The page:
Combination lock theory

combination lock theory
A depiction of Canadian writer and philosopher Chanel Wood's 2007 so-called "combination lock theory" of dating: a mixture of the "we just clicked" catch phrase of successful relationships and the "reactant + reactant = product" model of chemical reactions. [1]
In human chemistry, combination lock theory is a chemistry-metaphor type model of dating, conceived in 2007 by Canadian writer Chanel Wood, where single unattached individuals are considered as "reactants", the resultant couple the "product", such that a synthesis of energy level satiety bonding patterns and matrix compatibility factors determine the desired "we just clicked" scenario of successful pairings. [1]

In Wood's June 2007 article “A Questions of Social Chemistry”, she stated that when thinking about the question of human chemistry, was “completely mystified and very curious”. In her analysis of the question, Wood asks: “what exactly is chemistry between two people?” She states that, “few people actually seem to be able to define it” and that, for the most part, “the majority of us have never given it a deeper thought, or if we have, we came to the highly logical definition of “that intangible something”… But does that really explain anything?”

Wood states, in excellent form, that:

“When I was first brought with this question of human chemistry, I was both completely mystified and very curious. Like most people, I’d never really stopped to think about it. But if chemistry in the social world is anything like chemistry is in the physical world, there has to be a logical, tangible definition.”

In conclusion of her musings on the issue, Wood conceived an outline of what she called a "combination lock theory" of dating arguing that a relationship can be thought of, using the reaction model of single people as "reactants", as a:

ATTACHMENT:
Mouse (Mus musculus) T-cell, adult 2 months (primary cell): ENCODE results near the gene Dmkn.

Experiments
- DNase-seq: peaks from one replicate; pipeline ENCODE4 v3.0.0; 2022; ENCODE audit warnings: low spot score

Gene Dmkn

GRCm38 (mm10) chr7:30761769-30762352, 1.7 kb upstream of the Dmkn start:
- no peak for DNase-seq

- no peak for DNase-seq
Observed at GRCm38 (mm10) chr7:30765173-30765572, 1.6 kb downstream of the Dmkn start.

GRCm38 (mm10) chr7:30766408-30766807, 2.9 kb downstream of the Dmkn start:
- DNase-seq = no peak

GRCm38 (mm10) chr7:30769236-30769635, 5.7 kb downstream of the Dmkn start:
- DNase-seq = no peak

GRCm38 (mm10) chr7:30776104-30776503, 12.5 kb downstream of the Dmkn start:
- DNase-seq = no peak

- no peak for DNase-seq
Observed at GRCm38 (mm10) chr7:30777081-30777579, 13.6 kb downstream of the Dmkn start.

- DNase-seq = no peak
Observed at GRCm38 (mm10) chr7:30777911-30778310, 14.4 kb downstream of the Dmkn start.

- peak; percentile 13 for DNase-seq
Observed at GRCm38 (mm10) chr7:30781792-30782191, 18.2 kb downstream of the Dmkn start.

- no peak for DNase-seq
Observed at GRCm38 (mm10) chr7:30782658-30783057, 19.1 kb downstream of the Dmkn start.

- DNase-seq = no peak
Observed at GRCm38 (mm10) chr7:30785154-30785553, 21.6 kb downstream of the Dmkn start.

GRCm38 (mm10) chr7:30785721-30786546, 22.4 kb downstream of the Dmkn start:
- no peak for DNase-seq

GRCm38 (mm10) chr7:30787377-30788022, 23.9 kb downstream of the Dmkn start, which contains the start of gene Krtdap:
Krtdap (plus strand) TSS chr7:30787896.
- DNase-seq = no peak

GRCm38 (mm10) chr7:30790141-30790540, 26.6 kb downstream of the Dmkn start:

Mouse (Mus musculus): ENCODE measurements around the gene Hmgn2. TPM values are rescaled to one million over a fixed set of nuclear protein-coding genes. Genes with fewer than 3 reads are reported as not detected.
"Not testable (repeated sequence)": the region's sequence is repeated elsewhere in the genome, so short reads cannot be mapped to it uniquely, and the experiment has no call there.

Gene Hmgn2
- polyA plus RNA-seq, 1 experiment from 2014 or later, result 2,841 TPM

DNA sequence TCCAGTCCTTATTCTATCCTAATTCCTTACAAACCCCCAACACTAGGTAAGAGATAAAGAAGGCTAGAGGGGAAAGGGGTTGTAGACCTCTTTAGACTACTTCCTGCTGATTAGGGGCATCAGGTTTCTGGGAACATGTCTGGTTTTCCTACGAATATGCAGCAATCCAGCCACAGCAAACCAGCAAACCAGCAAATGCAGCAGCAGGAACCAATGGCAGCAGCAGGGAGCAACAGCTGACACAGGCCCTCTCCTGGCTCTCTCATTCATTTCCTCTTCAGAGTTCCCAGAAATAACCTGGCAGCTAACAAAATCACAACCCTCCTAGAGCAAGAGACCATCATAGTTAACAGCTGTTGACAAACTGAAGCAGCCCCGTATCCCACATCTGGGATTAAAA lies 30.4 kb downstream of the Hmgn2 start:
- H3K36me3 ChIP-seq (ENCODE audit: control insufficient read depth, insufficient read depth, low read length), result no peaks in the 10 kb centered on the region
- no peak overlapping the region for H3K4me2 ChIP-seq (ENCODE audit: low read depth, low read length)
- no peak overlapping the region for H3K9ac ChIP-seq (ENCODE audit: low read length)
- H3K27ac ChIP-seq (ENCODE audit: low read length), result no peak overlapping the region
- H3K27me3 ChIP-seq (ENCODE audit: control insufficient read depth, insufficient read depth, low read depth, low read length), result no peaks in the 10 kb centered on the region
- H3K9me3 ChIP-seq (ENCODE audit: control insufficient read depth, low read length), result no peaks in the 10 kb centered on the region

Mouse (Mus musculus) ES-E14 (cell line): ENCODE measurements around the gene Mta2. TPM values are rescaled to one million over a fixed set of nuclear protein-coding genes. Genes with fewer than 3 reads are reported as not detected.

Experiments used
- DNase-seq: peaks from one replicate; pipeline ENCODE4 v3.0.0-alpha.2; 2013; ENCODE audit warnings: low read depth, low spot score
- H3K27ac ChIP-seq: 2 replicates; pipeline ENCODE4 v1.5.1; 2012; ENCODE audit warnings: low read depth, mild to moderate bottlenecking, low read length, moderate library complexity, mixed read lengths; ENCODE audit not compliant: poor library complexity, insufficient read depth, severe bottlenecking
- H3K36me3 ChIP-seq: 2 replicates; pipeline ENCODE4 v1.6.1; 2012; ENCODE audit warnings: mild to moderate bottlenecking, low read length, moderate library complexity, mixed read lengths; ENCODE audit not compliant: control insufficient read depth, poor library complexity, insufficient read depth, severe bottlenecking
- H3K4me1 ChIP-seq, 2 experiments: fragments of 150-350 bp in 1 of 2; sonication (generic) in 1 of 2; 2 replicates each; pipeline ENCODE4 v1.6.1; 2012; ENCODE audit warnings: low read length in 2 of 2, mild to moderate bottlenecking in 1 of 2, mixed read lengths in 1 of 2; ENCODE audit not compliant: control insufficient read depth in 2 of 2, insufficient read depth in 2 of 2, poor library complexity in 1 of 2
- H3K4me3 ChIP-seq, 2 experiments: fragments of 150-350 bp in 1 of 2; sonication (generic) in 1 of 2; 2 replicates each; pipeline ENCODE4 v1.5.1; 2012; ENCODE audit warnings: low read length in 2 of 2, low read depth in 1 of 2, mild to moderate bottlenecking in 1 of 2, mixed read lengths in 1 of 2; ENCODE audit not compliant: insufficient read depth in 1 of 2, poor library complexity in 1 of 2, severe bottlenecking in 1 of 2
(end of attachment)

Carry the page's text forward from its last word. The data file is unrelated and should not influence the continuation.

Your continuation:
Reactant + Reactant Product

chemistry point of view; such that "chemistry" is a result of all the elements between any two people—character, personality traits, timing, goals, dreams, priorities, lifestyle, etc., and how they ‘react’ with the other person’s elements.

In the physical world, according to Wood, “chemistry” explains how elements combine, behave, and relate to one another. Likewise, in Wood’s view, in the social world, “chemistry” also explains how individuals combine, behave, and relate to one another. With that technical definition of social chemistry is, however, as Wood states, “brings up another question: What creates chemistry?” To answer this question, Wood focuses on the elusive phrase “we just clicked” used prominently in descriptions of successful dating interactions. In more detail, when Woods first starting thinking of this question, she thought of a combination lock. As she states “you turn the dial a number of times to certain numbers in a special sequence, and then the lock pops open.” When we date, according to Woods, we look for people we ‘click’ with. She reasons, “whether we know it or not, we’re measuring them up against ourselves. This is why most people never date outside their true playing field—you look for compatibility. If you want to have kids, you look for someone who does too. If you’re very career-orientated, you’ll look for someone who is, even if you’re not aware of it conscious level.”

Law of attraction